Good lawyering saves “consisting of” patent at trial level.  Reversed on appeal.

Patent attorneys learn at an early age that "consisting of" is one of the most narrowly construed terms in patent claims, not allowing for any additional elements than those recited in the claim.  Contrast this construction with other more liberal transitional terms such as "comprising," which allows for the presence of additional components or steps, and "consisting essentially of," which allows for additional components or steps as long as they do not affect the basic and novel characetristics of the claimed element.  However, there are exceptions to every legal rule, and this rule is no exception. Under Norian Corp. v. Stryker Corp., 363 F.3d 1321, 1331 (Fed Cir. 2004), there is a limited exception that allows for additional elements not recited in the claim when those elements are not related to the invention.

The patent holder in this case pushed the Norian exception to the limit, arguing that an accused formulation satisfied the "inner lipophilic matrix" limitation in U.S. Patent No. 6,773,720, even though "consisting of" was used to define the elements of the "inner lipophilic matrix," and the alleged infringer's inner lipophilic matrix also included magnesium stearate, .  The claim term recited:

an inner lipophilic matrix consisting of substances selected from the group consisting of unsaturated and/or hydrogenated fatty acid, salts, esters or amides thereof, fatty acid mono-, di- or triglycerids, waxes, ceramides, and cholesterol derivatives with melting points below 90° C.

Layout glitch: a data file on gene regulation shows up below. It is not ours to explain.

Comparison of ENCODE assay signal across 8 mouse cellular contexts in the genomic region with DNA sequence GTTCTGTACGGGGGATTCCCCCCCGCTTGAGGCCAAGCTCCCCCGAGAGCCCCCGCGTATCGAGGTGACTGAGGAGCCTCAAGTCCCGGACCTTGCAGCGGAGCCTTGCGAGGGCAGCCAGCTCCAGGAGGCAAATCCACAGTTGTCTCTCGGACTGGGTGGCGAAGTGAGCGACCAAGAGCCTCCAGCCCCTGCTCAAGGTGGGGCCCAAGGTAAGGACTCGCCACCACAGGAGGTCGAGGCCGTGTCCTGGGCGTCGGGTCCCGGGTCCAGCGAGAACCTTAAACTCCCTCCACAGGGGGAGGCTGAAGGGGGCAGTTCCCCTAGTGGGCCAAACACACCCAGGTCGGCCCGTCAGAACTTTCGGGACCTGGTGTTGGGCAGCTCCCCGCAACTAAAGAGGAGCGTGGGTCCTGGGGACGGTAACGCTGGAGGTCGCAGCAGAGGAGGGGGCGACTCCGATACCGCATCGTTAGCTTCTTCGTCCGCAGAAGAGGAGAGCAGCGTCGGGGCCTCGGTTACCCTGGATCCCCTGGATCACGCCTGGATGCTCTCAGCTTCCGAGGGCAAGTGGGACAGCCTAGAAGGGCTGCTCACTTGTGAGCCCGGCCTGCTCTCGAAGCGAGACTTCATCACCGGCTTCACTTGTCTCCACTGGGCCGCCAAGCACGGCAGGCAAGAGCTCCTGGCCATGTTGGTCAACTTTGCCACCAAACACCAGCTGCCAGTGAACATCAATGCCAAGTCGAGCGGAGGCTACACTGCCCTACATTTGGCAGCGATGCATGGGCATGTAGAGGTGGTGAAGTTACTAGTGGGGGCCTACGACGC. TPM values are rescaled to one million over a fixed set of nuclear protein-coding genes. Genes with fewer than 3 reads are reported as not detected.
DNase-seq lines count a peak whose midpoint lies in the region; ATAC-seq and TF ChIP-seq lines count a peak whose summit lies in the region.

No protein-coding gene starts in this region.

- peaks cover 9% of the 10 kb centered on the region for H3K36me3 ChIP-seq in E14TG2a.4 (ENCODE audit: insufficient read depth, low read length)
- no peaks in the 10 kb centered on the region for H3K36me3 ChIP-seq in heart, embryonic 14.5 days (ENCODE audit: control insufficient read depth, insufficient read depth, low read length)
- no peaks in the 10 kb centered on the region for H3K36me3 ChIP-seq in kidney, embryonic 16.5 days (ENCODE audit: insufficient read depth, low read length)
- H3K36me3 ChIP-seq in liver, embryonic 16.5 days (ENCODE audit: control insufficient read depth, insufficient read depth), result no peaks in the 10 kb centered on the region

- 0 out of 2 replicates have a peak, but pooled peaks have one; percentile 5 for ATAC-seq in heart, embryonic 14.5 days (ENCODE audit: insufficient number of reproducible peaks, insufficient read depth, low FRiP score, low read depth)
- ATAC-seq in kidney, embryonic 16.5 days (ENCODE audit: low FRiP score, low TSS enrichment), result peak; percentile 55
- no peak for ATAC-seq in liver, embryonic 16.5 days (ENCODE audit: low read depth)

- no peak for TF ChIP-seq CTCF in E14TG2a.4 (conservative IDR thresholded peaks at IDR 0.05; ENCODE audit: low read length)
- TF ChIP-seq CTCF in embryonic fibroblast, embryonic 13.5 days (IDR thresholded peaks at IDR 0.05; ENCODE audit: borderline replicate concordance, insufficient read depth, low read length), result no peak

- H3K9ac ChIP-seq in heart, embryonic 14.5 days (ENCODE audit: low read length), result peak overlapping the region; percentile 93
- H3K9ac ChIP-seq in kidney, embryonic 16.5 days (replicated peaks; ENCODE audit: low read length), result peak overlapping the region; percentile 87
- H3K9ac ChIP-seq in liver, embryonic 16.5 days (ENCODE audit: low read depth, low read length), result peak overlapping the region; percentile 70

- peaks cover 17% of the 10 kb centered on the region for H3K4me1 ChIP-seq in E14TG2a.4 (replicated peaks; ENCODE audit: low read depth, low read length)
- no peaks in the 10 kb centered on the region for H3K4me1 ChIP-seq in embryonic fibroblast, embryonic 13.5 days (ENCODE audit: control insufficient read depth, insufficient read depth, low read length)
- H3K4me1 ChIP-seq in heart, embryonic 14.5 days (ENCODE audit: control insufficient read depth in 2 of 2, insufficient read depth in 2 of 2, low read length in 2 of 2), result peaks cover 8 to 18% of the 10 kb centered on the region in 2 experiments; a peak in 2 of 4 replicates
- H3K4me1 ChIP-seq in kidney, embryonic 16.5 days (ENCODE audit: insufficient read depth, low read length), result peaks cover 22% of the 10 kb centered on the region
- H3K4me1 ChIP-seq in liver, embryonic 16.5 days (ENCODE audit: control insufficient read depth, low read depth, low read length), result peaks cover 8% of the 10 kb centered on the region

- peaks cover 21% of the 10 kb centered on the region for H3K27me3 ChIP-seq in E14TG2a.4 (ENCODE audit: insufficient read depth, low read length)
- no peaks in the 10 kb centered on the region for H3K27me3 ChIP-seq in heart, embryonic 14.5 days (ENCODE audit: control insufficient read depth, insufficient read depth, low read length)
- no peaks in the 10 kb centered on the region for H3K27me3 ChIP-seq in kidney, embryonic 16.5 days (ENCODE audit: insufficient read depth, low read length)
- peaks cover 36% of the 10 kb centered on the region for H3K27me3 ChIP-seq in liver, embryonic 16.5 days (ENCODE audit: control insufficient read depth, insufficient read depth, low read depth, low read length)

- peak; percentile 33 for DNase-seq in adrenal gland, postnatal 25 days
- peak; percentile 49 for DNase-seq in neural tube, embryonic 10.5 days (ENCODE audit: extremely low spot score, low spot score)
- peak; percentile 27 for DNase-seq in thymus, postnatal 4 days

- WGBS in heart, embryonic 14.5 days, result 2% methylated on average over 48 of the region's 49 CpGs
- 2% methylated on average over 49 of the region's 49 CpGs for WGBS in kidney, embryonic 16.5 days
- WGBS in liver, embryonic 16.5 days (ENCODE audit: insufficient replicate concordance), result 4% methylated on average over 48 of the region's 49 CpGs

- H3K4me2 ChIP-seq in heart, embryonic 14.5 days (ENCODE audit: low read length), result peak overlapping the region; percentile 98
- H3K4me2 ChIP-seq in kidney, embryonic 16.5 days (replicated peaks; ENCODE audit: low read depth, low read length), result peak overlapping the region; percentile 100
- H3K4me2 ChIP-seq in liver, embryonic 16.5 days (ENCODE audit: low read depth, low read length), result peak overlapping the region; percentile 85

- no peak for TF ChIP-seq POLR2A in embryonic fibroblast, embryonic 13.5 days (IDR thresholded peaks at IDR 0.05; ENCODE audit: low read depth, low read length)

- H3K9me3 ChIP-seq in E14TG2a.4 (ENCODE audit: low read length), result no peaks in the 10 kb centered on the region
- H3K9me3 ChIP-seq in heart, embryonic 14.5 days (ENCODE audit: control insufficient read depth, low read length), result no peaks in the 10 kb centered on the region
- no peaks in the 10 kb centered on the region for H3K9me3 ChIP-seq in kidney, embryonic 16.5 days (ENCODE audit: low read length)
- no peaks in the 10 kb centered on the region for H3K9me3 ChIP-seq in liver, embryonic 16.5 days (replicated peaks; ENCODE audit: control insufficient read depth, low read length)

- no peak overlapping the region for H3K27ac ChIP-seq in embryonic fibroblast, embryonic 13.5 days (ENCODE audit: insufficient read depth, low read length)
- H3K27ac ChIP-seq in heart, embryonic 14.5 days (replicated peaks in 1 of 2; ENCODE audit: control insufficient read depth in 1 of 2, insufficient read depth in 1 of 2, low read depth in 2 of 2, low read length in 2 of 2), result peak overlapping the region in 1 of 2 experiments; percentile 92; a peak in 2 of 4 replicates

The trial court agreed with the patent owner, and held that the alleged infringer's formulation did in fact satisfy this limitation, but the Federal Circuit reversed, holding that the trial court's decision would allow the exception to swallow the rule.  According to the Federal Circuit:

Shire argues, and the district court held, that the magnesium stearate in Watson's product-which Watson includes as a lubricant rather than for its lipophilic properties- is unrelated to the invention because it is not sufficiently lipophilic to render the outer matrix lipophilic. But Norian did not restrict "related" components to only those that advance or are intended to advance a Markush group's allegedly inventive elements. And we decline to impose such a requirement, which would in effect equate the scope of a Markush group's "consisting of" language with either "comprising" or "consisting essentially of" language.

The court could not figure out how to distinguish the patent owner's construction of "consisting of" with the normally accepted construction of "consisting essentially of." 

It's nice to see good creative lawyering pushing the envelope of our firmly held dogmas once in a while, and this case was no exception.  For more reading, go to Shire Dev. v. Watson Pharms., 2017 U.S. App. Lexis 2393.